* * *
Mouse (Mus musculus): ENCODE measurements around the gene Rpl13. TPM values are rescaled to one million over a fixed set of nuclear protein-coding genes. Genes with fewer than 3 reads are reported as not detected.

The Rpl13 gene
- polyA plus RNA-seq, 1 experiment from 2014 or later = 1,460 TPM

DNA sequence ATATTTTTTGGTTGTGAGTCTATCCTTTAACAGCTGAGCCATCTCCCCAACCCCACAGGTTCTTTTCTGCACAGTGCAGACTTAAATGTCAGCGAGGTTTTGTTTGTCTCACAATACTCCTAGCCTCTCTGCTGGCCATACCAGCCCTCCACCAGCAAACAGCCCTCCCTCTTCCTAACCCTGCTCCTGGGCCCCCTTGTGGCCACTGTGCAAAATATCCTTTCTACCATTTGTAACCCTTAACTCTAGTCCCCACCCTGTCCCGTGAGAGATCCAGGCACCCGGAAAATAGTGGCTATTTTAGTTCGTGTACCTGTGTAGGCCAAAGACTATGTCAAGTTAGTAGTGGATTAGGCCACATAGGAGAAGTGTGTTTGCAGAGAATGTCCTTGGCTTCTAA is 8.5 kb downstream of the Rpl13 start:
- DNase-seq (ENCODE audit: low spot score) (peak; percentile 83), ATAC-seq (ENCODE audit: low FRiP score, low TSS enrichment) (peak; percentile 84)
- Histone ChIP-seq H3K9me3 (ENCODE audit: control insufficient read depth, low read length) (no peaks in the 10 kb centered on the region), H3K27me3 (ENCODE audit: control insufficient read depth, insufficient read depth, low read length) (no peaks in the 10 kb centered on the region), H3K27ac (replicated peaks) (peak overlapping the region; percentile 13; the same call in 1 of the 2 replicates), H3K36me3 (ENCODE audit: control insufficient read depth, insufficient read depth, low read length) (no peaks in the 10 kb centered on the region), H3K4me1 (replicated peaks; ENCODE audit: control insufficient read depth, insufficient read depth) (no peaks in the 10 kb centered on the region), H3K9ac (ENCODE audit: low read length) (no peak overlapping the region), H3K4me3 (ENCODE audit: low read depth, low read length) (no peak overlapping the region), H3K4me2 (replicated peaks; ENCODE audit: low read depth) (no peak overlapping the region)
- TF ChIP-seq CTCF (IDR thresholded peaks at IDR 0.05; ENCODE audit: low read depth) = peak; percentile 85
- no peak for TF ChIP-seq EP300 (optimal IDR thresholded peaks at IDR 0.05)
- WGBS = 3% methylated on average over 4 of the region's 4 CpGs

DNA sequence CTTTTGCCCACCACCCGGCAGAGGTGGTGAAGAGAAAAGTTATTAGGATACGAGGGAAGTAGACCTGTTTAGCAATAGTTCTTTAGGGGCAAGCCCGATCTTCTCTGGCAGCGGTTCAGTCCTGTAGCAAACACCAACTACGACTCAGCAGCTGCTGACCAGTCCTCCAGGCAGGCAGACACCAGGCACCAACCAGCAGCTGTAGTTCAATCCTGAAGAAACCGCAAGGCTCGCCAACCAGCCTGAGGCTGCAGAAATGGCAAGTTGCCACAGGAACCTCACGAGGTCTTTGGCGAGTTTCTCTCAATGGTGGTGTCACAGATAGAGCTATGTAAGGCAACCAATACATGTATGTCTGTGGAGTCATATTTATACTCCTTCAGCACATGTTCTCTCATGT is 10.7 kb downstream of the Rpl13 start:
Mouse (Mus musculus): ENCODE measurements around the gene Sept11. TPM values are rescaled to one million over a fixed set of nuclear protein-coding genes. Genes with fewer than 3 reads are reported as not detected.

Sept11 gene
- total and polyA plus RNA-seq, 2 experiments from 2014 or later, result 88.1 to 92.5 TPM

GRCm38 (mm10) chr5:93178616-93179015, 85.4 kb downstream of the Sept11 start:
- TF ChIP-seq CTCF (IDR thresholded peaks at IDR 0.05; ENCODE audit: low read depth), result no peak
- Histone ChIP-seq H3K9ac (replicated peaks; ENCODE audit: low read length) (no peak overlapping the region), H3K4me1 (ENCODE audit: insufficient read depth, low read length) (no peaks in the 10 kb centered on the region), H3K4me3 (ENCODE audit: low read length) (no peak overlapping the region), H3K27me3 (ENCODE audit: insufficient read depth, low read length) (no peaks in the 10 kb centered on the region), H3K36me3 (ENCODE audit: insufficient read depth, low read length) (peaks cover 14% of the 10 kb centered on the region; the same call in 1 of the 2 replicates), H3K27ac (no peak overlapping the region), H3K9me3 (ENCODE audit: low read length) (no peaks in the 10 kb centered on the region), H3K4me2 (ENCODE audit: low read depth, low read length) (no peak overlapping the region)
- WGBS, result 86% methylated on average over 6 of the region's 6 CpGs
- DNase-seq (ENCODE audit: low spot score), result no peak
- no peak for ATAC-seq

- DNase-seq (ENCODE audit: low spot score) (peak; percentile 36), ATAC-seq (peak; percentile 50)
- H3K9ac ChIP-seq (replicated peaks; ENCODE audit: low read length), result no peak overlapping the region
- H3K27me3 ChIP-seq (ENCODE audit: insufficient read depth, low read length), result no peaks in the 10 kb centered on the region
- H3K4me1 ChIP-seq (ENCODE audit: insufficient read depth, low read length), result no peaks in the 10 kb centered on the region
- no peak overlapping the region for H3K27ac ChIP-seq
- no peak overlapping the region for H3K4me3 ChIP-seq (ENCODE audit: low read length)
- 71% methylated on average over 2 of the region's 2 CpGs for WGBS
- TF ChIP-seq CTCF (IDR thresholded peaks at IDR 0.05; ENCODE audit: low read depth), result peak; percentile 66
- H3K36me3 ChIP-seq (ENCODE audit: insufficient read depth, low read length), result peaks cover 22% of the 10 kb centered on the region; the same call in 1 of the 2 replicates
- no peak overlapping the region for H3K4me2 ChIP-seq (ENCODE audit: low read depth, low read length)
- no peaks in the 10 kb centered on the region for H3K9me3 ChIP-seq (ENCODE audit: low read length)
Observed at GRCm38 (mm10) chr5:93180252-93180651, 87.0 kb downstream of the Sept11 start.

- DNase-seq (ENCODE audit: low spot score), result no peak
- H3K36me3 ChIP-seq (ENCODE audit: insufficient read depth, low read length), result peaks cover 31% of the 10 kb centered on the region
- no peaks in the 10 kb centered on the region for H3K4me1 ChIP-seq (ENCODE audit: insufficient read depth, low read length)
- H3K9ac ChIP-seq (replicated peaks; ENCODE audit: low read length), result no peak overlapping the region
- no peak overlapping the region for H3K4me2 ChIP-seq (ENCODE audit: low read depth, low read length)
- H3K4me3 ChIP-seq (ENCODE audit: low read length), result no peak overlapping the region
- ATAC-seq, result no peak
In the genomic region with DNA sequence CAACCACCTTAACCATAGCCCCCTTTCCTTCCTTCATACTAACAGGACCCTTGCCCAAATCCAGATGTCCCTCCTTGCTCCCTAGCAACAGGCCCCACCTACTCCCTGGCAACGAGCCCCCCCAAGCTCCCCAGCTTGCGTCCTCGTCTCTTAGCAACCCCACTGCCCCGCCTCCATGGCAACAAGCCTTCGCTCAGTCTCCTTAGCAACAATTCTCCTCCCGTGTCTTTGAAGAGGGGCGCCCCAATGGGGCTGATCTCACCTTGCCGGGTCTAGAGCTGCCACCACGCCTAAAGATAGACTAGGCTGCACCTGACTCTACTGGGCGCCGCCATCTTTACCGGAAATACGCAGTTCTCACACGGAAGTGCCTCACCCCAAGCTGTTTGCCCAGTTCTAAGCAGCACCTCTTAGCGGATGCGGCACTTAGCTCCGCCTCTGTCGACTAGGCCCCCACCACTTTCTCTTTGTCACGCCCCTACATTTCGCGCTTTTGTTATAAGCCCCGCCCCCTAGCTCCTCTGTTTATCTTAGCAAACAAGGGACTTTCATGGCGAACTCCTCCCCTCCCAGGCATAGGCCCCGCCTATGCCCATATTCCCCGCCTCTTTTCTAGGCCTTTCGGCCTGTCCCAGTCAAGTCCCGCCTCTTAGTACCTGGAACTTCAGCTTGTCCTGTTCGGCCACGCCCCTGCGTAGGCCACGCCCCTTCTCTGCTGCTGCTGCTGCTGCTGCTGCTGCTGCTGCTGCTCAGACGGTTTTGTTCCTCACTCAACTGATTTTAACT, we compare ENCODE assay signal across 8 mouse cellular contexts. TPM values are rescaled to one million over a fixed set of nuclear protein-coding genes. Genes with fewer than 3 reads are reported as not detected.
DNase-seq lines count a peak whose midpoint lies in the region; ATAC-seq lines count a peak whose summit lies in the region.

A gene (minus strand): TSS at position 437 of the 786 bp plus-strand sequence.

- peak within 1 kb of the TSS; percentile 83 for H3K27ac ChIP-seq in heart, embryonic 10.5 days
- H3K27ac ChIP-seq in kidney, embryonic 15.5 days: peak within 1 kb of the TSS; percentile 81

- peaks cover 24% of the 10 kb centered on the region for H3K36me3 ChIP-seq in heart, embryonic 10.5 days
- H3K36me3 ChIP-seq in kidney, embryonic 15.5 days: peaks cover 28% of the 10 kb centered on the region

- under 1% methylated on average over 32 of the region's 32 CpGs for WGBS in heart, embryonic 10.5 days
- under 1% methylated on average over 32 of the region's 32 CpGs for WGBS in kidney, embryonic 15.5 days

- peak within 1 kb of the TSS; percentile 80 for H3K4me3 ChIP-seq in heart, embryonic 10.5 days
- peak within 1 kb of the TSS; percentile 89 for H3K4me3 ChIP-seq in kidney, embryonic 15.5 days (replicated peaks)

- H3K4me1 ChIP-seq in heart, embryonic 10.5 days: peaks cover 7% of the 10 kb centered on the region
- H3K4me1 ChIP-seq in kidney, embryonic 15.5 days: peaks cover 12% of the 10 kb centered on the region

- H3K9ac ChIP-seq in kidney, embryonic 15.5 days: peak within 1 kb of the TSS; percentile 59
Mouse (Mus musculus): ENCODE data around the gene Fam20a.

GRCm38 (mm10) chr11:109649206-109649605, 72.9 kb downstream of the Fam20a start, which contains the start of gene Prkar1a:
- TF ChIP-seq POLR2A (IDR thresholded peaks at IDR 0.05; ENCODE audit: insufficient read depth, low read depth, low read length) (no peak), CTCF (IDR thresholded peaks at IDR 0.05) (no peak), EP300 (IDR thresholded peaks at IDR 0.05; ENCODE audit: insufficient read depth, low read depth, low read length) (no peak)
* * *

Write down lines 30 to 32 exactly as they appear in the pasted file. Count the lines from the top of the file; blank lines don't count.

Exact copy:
- no peaks in the 10 kb centered on the region for H3K9me3 ChIP-seq (ENCODE audit: low read length)
Observed at GRCm38 (mm10) chr5:93180252-93180651, 87.0 kb downstream of the Sept11 start.

- DNase-seq (ENCODE audit: low spot score), result no peak